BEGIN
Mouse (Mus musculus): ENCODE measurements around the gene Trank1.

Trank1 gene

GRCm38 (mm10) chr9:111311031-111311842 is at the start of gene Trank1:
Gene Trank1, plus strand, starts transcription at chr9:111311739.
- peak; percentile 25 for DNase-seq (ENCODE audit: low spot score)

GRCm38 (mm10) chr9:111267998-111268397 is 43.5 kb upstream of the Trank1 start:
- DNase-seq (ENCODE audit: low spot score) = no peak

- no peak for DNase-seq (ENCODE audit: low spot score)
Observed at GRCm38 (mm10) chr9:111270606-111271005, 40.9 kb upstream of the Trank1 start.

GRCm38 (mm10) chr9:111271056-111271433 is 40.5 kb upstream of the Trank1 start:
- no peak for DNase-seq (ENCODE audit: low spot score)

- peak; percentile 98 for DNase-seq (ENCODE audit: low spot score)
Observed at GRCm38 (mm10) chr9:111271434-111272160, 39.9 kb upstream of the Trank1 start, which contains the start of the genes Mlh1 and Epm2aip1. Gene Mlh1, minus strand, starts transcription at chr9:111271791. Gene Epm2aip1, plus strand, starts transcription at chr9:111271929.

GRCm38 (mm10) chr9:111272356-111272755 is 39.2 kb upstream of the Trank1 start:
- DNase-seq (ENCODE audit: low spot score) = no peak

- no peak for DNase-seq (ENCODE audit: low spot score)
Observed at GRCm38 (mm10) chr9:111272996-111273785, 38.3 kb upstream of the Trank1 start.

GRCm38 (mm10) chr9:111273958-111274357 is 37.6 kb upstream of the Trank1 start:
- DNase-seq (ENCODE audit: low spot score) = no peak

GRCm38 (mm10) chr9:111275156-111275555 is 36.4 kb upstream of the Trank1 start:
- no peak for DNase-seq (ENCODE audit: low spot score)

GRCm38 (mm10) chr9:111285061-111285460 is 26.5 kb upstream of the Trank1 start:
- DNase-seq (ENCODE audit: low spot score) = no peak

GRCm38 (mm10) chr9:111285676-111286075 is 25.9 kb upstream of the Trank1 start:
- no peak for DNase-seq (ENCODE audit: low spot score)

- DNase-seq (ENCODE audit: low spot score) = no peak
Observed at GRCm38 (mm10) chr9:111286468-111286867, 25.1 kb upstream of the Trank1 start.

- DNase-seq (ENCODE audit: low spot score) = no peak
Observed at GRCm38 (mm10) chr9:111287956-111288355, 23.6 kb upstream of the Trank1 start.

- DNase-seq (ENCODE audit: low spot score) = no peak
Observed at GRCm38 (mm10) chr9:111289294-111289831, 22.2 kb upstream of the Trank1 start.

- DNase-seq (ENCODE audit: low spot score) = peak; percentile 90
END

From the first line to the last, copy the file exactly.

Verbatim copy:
Mouse (Mus musculus): ENCODE measurements around the gene Trank1.

Trank1 gene

GRCm38 (mm10) chr9:111311031-111311842 is at the start of gene Trank1:
Gene Trank1, plus strand, starts transcription at chr9:111311739.
- peak; percentile 25 for DNase-seq (ENCODE audit: low spot score)

GRCm38 (mm10) chr9:111267998-111268397 is 43.5 kb upstream of the Trank1 start:
- DNase-seq (ENCODE audit: low spot score) = no peak

- no peak for DNase-seq (ENCODE audit: low spot score)
Observed at GRCm38 (mm10) chr9:111270606-111271005, 40.9 kb upstream of the Trank1 start.

GRCm38 (mm10) chr9:111271056-111271433 is 40.5 kb upstream of the Trank1 start:
- no peak for DNase-seq (ENCODE audit: low spot score)

- peak; percentile 98 for DNase-seq (ENCODE audit: low spot score)
Observed at GRCm38 (mm10) chr9:111271434-111272160, 39.9 kb upstream of the Trank1 start, which contains the start of the genes Mlh1 and Epm2aip1. Gene Mlh1, minus strand, starts transcription at chr9:111271791. Gene Epm2aip1, plus strand, starts transcription at chr9:111271929.

GRCm38 (mm10) chr9:111272356-111272755 is 39.2 kb upstream of the Trank1 start:
- DNase-seq (ENCODE audit: low spot score) = no peak

- no peak for DNase-seq (ENCODE audit: low spot score)
Observed at GRCm38 (mm10) chr9:111272996-111273785, 38.3 kb upstream of the Trank1 start.

GRCm38 (mm10) chr9:111273958-111274357 is 37.6 kb upstream of the Trank1 start:
- DNase-seq (ENCODE audit: low spot score) = no peak

GRCm38 (mm10) chr9:111275156-111275555 is 36.4 kb upstream of the Trank1 start:
- no peak for DNase-seq (ENCODE audit: low spot score)

GRCm38 (mm10) chr9:111285061-111285460 is 26.5 kb upstream of the Trank1 start:
- DNase-seq (ENCODE audit: low spot score) = no peak

GRCm38 (mm10) chr9:111285676-111286075 is 25.9 kb upstream of the Trank1 start:
- no peak for DNase-seq (ENCODE audit: low spot score)

- DNase-seq (ENCODE audit: low spot score) = no peak
Observed at GRCm38 (mm10) chr9:111286468-111286867, 25.1 kb upstream of the Trank1 start.

- DNase-seq (ENCODE audit: low spot score) = no peak
Observed at GRCm38 (mm10) chr9:111287956-111288355, 23.6 kb upstream of the Trank1 start.

- DNase-seq (ENCODE audit: low spot score) = no peak
Observed at GRCm38 (mm10) chr9:111289294-111289831, 22.2 kb upstream of the Trank1 start.

- DNase-seq (ENCODE audit: low spot score) = peak; percentile 90